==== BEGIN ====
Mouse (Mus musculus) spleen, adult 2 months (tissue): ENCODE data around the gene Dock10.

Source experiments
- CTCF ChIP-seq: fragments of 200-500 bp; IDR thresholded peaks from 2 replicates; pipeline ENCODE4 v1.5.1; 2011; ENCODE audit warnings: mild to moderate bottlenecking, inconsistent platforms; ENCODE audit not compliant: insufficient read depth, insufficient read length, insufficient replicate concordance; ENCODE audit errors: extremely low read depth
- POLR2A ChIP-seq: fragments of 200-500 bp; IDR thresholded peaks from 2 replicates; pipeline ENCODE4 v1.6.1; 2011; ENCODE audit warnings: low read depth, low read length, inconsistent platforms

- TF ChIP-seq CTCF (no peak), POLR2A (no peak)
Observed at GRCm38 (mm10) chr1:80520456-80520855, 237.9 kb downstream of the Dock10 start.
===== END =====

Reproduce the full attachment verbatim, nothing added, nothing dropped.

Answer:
Mouse (Mus musculus) spleen, adult 2 months (tissue): ENCODE data around the gene Dock10.

Source experiments
- CTCF ChIP-seq: fragments of 200-500 bp; IDR thresholded peaks from 2 replicates; pipeline ENCODE4 v1.5.1; 2011; ENCODE audit warnings: mild to moderate bottlenecking, inconsistent platforms; ENCODE audit not compliant: insufficient read depth, insufficient read length, insufficient replicate concordance; ENCODE audit errors: extremely low read depth
- POLR2A ChIP-seq: fragments of 200-500 bp; IDR thresholded peaks from 2 replicates; pipeline ENCODE4 v1.6.1; 2011; ENCODE audit warnings: low read depth, low read length, inconsistent platforms

- TF ChIP-seq CTCF (no peak), POLR2A (no peak)
Observed at GRCm38 (mm10) chr1:80520456-80520855, 237.9 kb downstream of the Dock10 start.